Tribal beats of ancient druid drums thumped and reverberated in my chest, and the ringing in my ears seemed to be in perfect pitch with the wailing music. Flashes of colored light hauntingly illuminated the gathering of devotees who swayed and swarmed in feverish rapture. I had never been to such a gathering, and my eyes dared not blink, lest I miss any instant of this spectacle. This was so foreign to me. I felt like such a gawky tourist…but I wasn’t in a distant land. I was in a ballroom in Chicago, and this was my virgin experience at a Celtic Punk concert.
Rick and I were in town for a travel convention and to celebrate his daughter Jackie’s birthday. On a whim, we all decided to snare tickets to see Flogging Molly–an L.A.-based Irish Rock band who hit the music scene in the mid-90s . Entering the Aragon Ballroom, the visual disconnect between the opulently adorned, Technicolor, art deco interior and the attendees clad in Doc Martins, ripped jeans, t-shirts, and lip rings was strikingly apparent. This wasn’t my culture, and I was out of my comfort zone. I didn’t know the rules…and it didn’t seem wise to ask what they were.
The punk-lovers filled nearly every inch of space on the ballroom floor, save the three-foot-wide aisle that cut through the middle of the floor. Metal railings meant to maintain the division of the masses seemed more like cages to me, but the barricaded beasts looked willing and eager to be a captive audience. With Rick’s smooth skills, we sweet-talked our way into the side balcony that was reserved for “friends of the band”. As we settled into our perch, the lights went dark and a roar thundered from the mob below. This was going to be wild, and I was suddenly grateful that we decided against hanging out with the “General Admission” crowd.
The band commanded attention with their charisma, their volume, and their sheer musical talent. Their songs ranged from anthems of solidarity to acoustic poems of introspection, and from bellicose rages to foot-stomping celebrations of life. The devout audience–like Irish Catholics at Sunday mass–knew all of the lyrics, and I found myself wishing I had a Flogging Molly hymnal so I could sing along. I had known only two of FM’s songs prior to this concert, but I could see myself becoming an earnest convert.
Yet even more intriguing than the band was the horde of worshippers paying homage to their almighty Irish rock gods. On either side of the ballroom’s aisle, mosh pits swirled tightly, and the instigators drew in peripheral bystanders like debris in twin cyclones. The frenetic whirling and shoving seemed reckless…brazen…dangerous. Everyone stripped down to their most animal instincts, and even dainty girls who seemed to have no business being in a mosh pit could push and give back as hard as their male counterparts.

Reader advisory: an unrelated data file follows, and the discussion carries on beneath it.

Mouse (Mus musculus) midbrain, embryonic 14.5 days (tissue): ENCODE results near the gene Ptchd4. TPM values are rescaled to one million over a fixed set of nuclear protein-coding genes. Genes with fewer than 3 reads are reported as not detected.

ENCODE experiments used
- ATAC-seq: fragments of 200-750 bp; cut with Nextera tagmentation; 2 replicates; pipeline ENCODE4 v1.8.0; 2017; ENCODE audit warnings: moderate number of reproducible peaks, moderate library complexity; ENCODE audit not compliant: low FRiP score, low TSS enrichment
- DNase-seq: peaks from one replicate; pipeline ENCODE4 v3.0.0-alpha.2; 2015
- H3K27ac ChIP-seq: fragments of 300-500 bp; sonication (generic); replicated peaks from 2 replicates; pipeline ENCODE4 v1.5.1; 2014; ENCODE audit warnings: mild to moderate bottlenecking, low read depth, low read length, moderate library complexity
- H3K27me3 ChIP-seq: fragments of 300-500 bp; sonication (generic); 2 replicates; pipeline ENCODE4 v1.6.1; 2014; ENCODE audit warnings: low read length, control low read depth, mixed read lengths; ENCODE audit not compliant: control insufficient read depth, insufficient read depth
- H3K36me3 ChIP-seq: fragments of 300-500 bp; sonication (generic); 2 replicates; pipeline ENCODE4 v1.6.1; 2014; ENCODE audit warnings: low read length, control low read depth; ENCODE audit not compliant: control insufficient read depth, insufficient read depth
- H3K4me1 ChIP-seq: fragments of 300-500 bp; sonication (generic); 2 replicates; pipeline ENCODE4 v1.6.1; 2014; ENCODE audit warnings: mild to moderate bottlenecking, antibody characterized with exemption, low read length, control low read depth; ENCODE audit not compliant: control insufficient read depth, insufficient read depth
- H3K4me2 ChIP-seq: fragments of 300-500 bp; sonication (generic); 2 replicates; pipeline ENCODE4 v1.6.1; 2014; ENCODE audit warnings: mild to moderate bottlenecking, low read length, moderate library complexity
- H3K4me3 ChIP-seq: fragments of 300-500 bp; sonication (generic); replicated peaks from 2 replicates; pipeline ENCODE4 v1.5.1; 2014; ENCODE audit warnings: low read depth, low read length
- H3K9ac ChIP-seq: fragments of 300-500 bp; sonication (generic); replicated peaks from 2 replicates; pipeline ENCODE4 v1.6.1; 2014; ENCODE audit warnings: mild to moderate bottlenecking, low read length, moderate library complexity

As I stared at the primal chaos, my fingernails dug into the wooden rail of the balcony, leaving miniature half moons as evidence of my anxiety. I kept thinking to myself, “This is so crazy! How is getting jostled like a pinball by drunk strangers any fun?” It made no sense, but I was mesmerized. Like the proverbial train wreck, I simply could not take my eyes off of it.
When I witnessed a boyish-faced mosher lose his balance and crumble to the parquet floor, I let out a helpless yelp and dug my nails deeper into the wooden rail. In an instant, my heart doubled its pace. My mind envisioned this young, innocent teen: face down in a puddle of overpriced beer and being trampled by careless and unapologetic steel-toed boots. But in that same instant, the boy was swooped up from the ground by three fellow moshers. They all patted each other on the back to make sure everything was OK and then resumed the love-to-shove-fest.
The crowd surfing was a whole other beast. Every few minutes, a person was hoisted above an almost unanimously white sea of Chicagoans (I counted just two African-Americans and one Asian girl–besides me), and a dozen arms formed pillars of support for the horizontal surfer. You could never anticipate the route, but the person always ended up reaching the shore, into the awaiting arms of a burly (yet gentle) bouncer just in front of the stage. As the elated surfista scurried into the wings of the ballroom, I couldn’t tell if he (or she) was running off to buy a beer, take a pee, or head back into the crowd to catch another wave.
The more I watched the concert-goers, I realized that there was an etiquette to their mob-like rituals:
- Never use your fists.
- Shoving is expected, but stay below the neck and above the groin.
- Always help your fallen neighbor.
- Don’t grope the ladies.
- When someone wants to crowd surf, you must help them.
- Don’t take anything personal.
Etiquette is more than rules or even safety. It’s about respect. Everyone was there for a good and rowdy time. They love the music and the chance to work out their teen/twenty-something/thirty-something and even middle-age angst. And because they’re all there to celebrate the music of their favorite Celtic Punk band, their common bond begets common courtesy. When you’re of the same clan, the same sect, and the same cloth, you take care of your own.
As a witness to this polite mayhem, I was in awe of the curious ways of this concert culture. Just like with any culture we visit as travelers, it’s important to take it on its own terms and not try to make it conform to our own expectations and perspectives. And while I’m certain that I’ll never find myself exploring a mosh pit firsthand, I can surely appreciate and respect those who do.